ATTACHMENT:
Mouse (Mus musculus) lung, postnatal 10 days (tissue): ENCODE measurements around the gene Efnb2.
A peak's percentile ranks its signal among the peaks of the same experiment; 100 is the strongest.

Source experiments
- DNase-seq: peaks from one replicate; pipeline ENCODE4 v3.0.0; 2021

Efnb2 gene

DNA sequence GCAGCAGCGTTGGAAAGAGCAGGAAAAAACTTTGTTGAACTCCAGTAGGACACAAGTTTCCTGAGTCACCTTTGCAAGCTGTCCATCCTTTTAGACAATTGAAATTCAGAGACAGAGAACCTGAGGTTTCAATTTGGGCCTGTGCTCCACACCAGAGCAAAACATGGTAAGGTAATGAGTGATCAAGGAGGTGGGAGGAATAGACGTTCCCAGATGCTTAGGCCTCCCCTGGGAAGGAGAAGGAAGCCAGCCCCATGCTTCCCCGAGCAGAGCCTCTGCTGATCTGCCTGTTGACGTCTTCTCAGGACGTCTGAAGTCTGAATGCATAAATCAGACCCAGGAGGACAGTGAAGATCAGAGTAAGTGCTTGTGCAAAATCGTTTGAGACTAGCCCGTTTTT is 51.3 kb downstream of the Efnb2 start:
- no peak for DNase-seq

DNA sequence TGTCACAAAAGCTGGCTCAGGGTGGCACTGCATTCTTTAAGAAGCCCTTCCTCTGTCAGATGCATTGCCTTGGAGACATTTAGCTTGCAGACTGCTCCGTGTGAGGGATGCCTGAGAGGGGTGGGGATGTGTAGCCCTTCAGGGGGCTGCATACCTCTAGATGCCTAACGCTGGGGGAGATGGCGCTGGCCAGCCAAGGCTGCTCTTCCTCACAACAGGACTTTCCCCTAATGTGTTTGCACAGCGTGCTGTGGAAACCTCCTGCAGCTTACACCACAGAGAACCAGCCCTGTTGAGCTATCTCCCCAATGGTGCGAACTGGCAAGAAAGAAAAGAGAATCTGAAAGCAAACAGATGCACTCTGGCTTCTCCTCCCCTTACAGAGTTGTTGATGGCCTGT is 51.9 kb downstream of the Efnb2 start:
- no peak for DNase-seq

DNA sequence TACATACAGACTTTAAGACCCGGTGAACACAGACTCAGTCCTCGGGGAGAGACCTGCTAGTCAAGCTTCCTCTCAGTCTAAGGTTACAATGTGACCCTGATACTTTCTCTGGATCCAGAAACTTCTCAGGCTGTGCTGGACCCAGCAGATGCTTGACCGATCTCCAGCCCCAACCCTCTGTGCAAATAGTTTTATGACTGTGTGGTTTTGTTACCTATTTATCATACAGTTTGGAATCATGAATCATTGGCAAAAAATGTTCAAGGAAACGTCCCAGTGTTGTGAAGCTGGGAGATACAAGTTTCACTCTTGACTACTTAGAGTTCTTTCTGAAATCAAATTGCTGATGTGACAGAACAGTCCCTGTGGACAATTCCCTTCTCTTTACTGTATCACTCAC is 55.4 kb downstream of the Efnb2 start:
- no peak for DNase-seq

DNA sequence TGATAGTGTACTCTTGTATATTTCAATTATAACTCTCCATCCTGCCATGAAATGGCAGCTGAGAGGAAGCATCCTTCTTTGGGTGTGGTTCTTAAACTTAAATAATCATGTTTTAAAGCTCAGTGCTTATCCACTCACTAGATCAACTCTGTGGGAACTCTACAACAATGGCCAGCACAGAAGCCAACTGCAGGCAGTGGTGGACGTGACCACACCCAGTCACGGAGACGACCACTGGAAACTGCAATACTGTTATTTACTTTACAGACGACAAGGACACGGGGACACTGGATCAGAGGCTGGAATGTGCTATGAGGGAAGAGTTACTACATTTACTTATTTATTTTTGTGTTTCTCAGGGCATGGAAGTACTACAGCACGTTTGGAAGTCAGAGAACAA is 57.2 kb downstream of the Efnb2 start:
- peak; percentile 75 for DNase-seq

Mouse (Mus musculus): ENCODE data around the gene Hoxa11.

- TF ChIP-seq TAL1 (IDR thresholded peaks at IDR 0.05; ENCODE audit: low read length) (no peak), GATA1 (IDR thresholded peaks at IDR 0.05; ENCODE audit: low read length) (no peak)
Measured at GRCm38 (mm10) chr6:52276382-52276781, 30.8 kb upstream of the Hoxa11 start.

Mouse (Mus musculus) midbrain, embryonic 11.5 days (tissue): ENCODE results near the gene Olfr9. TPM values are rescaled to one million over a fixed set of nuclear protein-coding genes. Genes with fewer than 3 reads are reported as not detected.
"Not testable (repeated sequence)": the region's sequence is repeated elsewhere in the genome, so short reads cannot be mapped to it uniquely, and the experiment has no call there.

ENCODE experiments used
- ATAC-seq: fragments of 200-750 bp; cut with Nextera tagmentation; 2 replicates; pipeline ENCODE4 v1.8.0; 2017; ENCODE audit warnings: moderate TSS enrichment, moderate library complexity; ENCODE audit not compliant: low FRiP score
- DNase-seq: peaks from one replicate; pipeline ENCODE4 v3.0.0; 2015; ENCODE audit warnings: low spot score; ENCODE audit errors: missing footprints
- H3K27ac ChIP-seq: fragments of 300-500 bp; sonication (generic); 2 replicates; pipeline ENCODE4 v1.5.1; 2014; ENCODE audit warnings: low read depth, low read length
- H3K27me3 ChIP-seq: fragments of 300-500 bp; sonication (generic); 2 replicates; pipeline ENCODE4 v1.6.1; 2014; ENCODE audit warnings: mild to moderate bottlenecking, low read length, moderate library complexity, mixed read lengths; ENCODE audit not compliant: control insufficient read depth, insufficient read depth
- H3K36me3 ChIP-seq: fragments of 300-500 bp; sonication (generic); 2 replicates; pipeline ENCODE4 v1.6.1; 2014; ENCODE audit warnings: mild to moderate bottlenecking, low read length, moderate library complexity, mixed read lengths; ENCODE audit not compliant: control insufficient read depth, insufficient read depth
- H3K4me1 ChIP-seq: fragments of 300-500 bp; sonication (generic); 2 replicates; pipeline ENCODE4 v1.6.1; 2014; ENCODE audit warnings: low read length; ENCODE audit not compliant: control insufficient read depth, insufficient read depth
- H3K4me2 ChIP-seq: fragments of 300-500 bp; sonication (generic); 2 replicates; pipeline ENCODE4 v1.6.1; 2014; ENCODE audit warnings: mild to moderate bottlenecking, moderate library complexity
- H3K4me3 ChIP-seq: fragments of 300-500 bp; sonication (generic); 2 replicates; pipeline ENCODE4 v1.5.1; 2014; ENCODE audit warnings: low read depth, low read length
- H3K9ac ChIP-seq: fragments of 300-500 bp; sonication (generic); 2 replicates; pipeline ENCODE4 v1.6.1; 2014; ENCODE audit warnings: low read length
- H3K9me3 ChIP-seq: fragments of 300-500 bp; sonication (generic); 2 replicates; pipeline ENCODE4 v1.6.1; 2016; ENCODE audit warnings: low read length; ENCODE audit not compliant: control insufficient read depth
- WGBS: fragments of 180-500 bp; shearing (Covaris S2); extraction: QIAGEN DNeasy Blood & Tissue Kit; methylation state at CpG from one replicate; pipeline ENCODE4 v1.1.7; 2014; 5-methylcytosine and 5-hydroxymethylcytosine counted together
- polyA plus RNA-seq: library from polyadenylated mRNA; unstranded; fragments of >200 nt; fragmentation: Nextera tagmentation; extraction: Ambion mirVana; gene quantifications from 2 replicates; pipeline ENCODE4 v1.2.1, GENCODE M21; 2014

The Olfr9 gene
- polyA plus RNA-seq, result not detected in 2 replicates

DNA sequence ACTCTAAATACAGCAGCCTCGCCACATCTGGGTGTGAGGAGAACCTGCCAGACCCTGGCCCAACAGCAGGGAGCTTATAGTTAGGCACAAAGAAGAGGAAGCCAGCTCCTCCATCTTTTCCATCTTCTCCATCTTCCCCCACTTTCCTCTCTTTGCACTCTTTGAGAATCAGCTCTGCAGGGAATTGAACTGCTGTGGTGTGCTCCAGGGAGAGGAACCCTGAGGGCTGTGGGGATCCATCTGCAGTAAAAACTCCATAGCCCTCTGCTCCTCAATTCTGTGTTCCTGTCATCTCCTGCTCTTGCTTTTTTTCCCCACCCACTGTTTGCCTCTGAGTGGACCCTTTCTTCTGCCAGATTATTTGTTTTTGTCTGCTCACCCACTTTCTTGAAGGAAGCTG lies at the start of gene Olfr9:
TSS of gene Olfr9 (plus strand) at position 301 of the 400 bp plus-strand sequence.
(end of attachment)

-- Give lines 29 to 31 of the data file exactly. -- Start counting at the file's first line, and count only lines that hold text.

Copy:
- H3K9me3 ChIP-seq: fragments of 300-500 bp; sonication (generic); 2 replicates; pipeline ENCODE4 v1.6.1; 2016; ENCODE audit warnings: low read length; ENCODE audit not compliant: control insufficient read depth
- WGBS: fragments of 180-500 bp; shearing (Covaris S2); extraction: QIAGEN DNeasy Blood & Tissue Kit; methylation state at CpG from one replicate; pipeline ENCODE4 v1.1.7; 2014; 5-methylcytosine and 5-hydroxymethylcytosine counted together
- polyA plus RNA-seq: library from polyadenylated mRNA; unstranded; fragments of >200 nt; fragmentation: Nextera tagmentation; extraction: Ambion mirVana; gene quantifications from 2 replicates; pipeline ENCODE4 v1.2.1, GENCODE M21; 2014